Chinese Conglom Wanda Group Seals $3.5 Billion Deal for Legendary Entertainment

BREAKING, Monday 6:14 PM with Writethru at 7:41 PM: It’s official. Chinese conglomerate Dalian Wanda Group just announced that it has agreed to acquire a majority stake in Legendary Entertainment in a deal worth $3.5B. Wanda Group, who acquired AMC Entertainment Holdings in 2012 for $2.6B just held press conference in Beijing to go over terms of the Legendary deal. Wanda is acquiring 100% of the equity stake in Legendary and then reincorporating with a new transaction, taking into account tax structures and laws in both countries.

All indications are that Wanda Group will eventually take a restructured Legendary public and are still in buying mode.

Marty Willhite Chief Operating Officer and General Counsel, Legendary Entertainment, said during the press conference that “this is an unusually complicated transaction, as you can imagine. Wanda will buy all the shares of Legendary … and then there is another transaction going forward.” Asked if Legendary Entertainment founder Thomas Tull is giving up his equity position in the company that he founded, Willhite said, “He’s not purchasing back any shares, but has a incentive tied to the success of the company.” Tull responded to the same question with: “I certainly have a meaningful rooting stake in making sure that the company will be successful.”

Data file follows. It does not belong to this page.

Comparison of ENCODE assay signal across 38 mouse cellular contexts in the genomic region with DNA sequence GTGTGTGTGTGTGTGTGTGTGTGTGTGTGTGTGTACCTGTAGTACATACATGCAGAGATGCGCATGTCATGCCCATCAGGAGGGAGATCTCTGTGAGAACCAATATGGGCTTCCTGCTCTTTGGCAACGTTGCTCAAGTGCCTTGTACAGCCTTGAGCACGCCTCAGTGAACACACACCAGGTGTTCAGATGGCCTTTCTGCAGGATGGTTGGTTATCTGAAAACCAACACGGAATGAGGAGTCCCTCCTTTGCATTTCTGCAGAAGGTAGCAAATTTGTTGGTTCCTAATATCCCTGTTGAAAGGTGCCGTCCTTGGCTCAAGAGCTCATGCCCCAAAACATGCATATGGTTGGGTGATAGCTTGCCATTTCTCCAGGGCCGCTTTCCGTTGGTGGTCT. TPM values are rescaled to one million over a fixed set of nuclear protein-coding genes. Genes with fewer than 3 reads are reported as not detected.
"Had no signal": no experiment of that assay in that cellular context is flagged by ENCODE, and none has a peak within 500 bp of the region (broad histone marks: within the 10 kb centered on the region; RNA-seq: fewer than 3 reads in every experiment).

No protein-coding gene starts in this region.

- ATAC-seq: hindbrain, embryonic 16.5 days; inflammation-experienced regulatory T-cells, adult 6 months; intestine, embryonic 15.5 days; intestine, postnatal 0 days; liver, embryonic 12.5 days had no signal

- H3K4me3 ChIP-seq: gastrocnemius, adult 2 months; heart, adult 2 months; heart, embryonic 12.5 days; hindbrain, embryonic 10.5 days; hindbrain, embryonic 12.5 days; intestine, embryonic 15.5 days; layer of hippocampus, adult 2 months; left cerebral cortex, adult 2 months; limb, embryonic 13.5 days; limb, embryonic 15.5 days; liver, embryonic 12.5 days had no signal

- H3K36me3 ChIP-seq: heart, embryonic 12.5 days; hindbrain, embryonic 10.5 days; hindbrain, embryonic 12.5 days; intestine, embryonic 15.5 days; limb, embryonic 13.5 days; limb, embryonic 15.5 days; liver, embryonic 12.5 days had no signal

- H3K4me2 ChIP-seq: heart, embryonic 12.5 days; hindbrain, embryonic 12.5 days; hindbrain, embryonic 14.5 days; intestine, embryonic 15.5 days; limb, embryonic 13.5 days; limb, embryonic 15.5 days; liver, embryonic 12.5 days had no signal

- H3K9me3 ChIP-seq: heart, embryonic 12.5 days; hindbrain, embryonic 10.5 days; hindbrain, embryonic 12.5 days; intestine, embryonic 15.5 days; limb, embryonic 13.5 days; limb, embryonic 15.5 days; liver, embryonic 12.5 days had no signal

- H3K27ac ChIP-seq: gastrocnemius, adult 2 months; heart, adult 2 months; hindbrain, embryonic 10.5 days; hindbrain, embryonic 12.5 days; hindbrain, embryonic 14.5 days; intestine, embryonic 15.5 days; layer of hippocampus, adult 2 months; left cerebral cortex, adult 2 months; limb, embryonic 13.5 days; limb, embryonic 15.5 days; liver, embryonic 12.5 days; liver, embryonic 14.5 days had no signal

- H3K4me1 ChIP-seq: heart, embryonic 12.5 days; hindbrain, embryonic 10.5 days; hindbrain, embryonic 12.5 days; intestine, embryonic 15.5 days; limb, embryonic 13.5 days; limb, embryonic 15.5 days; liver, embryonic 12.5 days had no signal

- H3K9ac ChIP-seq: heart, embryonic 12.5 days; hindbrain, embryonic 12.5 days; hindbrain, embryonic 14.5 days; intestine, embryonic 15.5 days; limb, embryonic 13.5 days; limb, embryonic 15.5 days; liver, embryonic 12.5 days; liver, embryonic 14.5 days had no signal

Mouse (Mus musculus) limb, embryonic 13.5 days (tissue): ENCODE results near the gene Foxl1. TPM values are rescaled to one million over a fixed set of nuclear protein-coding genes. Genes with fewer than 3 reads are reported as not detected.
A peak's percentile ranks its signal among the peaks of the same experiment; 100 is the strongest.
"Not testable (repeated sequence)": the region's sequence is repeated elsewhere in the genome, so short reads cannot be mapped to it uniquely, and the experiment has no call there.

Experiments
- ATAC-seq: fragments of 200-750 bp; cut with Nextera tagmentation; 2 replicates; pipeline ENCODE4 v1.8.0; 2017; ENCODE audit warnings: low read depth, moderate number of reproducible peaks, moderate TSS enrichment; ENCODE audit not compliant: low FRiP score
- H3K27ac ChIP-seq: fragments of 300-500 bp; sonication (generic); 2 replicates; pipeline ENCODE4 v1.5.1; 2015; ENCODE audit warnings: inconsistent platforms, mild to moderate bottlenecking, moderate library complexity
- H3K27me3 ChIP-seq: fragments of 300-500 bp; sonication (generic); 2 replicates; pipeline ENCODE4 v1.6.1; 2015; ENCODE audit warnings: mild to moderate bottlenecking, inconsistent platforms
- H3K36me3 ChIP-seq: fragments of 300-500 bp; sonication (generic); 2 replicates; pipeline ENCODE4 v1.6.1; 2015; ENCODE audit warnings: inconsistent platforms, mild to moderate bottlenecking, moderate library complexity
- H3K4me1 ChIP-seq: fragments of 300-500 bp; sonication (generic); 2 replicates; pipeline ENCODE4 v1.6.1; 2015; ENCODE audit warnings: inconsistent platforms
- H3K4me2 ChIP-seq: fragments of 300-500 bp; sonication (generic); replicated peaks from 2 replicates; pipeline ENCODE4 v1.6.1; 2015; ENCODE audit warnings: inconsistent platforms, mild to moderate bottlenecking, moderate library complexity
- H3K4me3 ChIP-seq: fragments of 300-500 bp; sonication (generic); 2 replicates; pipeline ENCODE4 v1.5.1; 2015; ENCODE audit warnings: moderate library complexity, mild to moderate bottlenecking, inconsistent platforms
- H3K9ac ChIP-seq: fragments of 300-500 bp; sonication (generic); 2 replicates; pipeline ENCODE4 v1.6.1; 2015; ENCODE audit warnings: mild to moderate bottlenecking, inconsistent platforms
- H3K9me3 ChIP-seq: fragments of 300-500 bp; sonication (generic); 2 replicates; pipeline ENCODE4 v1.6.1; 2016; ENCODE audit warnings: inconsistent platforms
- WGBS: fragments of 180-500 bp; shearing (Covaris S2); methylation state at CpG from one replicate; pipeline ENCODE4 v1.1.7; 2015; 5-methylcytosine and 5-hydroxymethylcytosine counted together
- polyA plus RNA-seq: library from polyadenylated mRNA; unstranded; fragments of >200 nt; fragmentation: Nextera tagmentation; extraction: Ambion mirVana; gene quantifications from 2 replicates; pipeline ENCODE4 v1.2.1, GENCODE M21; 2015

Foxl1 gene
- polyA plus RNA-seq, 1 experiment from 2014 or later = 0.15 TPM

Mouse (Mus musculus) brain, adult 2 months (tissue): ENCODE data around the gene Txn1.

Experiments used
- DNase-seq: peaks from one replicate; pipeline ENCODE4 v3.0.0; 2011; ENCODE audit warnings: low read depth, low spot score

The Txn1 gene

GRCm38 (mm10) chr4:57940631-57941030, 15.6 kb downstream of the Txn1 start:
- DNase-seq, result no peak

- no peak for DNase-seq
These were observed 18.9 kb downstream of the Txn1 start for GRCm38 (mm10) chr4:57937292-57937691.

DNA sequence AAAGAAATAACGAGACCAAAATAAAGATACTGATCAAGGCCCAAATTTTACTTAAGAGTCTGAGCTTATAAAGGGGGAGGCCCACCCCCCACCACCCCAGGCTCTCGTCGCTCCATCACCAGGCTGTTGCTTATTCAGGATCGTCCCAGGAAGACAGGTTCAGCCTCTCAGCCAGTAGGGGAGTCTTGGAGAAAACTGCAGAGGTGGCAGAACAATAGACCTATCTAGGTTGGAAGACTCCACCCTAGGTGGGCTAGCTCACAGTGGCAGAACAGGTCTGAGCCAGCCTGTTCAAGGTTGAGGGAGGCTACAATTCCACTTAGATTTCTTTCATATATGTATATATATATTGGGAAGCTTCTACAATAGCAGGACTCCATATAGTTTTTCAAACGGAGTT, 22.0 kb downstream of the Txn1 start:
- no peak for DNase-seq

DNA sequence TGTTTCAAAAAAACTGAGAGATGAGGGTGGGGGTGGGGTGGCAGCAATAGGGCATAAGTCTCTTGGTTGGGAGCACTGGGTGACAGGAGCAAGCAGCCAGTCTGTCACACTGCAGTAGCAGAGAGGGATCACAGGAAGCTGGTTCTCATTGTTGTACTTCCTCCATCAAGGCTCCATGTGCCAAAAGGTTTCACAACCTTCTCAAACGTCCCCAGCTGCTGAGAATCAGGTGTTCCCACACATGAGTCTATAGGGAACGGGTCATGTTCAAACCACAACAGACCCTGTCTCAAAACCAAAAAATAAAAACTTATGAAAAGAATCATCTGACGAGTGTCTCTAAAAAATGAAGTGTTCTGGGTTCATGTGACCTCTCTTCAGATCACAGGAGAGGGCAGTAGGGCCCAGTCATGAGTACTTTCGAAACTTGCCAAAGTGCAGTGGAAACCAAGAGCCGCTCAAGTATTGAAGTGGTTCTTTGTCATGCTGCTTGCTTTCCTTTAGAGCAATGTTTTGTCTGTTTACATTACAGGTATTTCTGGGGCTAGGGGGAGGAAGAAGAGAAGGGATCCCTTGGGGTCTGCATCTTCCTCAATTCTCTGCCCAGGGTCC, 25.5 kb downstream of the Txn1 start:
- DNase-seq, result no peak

The press release indicates a form of profit participation, stating that Tull “will significantly participate in the success of the company with Wanda.” The deal, which began as a partnership and then morphed into talks about an acquisition last fall, is expected to close first quarter of this year.

Under terms of the deal, Tull will remain as Chairman and CEO of Legendary and will continue to be responsible for its day-to-day operations which has grown over the years to include numerous divisions — TV, digital and even a comics unit.